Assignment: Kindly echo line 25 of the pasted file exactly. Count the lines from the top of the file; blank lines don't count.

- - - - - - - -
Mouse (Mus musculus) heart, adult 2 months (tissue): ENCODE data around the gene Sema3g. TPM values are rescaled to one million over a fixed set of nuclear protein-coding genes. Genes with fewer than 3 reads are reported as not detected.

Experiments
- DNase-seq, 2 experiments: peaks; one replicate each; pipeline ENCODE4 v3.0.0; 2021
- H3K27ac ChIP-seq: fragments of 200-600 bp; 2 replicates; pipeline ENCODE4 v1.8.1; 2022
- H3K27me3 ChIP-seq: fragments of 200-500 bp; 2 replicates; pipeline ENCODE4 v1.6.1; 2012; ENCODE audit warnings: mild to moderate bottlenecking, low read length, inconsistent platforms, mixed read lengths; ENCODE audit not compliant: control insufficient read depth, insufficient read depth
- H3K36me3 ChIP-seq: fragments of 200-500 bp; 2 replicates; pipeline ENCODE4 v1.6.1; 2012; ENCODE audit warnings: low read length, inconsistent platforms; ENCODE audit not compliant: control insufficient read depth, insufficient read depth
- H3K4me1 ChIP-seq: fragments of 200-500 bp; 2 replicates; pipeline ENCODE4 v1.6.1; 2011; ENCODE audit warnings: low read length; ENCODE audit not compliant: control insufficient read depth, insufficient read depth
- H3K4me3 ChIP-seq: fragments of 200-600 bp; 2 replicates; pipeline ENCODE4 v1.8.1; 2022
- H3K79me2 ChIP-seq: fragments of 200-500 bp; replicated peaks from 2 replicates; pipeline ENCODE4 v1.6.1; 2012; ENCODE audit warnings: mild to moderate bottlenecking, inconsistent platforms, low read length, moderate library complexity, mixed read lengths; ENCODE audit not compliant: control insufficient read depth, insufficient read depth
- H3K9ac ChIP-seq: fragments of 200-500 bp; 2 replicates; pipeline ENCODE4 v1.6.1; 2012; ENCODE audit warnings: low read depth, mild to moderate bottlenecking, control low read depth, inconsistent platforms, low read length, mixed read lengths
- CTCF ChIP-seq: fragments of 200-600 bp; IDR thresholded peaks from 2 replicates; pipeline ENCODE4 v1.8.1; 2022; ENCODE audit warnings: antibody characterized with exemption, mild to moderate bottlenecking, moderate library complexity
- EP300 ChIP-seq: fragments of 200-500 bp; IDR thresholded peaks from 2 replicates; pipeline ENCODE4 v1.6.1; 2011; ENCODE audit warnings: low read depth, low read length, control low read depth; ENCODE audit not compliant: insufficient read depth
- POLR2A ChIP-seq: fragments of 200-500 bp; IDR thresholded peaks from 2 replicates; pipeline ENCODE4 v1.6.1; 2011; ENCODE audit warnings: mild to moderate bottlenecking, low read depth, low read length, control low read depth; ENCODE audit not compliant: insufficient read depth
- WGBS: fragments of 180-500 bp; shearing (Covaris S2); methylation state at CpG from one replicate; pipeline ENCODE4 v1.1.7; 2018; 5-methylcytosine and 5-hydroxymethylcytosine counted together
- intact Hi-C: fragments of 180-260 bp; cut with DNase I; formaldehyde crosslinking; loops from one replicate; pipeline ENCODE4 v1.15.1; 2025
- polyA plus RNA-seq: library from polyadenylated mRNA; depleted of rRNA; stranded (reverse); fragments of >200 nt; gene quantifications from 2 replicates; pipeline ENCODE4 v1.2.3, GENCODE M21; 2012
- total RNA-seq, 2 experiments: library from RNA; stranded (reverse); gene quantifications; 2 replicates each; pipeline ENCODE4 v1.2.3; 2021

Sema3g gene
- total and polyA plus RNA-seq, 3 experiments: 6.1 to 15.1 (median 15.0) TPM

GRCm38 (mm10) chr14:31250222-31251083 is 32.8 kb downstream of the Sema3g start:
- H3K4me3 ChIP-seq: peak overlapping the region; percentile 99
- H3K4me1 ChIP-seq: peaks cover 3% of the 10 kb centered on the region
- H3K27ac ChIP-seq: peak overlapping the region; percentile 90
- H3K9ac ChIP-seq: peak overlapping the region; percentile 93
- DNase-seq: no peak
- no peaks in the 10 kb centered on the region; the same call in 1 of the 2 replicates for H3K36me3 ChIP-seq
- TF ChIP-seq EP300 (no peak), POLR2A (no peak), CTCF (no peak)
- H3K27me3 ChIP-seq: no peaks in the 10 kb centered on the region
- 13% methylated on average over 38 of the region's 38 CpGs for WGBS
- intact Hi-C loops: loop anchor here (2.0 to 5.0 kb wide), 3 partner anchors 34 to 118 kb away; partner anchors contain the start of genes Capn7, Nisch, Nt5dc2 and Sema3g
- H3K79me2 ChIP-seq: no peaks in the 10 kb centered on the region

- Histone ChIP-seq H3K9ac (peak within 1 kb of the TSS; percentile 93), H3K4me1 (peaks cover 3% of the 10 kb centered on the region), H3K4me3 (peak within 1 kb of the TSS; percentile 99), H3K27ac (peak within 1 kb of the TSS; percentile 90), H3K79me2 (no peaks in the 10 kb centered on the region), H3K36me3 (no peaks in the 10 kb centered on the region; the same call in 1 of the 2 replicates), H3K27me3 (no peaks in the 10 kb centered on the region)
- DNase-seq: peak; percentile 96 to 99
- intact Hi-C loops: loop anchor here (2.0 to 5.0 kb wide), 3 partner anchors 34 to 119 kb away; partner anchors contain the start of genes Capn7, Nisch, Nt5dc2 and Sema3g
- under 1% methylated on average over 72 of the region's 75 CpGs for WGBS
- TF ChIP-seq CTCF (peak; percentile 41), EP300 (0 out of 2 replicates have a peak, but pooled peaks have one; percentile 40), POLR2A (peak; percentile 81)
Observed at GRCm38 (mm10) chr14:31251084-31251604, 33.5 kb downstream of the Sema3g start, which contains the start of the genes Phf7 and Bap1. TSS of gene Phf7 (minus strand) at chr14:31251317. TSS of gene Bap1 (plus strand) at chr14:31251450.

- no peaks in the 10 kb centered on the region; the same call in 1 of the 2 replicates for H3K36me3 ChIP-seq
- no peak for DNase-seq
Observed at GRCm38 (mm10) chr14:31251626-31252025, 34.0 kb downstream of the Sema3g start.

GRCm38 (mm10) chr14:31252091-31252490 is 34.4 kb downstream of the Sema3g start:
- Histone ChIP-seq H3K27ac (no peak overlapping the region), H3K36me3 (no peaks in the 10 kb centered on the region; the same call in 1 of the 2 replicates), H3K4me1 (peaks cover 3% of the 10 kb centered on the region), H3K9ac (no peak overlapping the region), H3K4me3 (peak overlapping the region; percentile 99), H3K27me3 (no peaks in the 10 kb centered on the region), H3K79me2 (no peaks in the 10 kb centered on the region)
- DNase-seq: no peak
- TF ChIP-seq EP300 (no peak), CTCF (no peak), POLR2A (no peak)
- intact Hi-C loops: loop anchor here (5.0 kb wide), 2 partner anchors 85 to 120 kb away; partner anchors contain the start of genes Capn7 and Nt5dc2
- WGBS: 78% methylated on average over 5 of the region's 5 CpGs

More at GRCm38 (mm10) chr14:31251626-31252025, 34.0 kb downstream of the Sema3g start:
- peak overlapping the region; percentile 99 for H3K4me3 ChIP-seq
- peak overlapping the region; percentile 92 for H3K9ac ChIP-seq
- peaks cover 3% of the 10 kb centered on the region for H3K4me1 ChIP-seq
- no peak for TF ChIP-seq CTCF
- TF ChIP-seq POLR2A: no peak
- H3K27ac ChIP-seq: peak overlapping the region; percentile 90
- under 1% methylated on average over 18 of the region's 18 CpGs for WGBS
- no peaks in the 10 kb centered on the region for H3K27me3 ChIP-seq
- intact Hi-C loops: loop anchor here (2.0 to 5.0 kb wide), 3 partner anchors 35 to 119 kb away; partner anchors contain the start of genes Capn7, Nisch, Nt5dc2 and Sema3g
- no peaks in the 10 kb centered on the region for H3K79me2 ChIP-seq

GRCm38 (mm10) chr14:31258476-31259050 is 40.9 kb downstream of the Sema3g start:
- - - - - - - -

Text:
- DNase-seq: no peak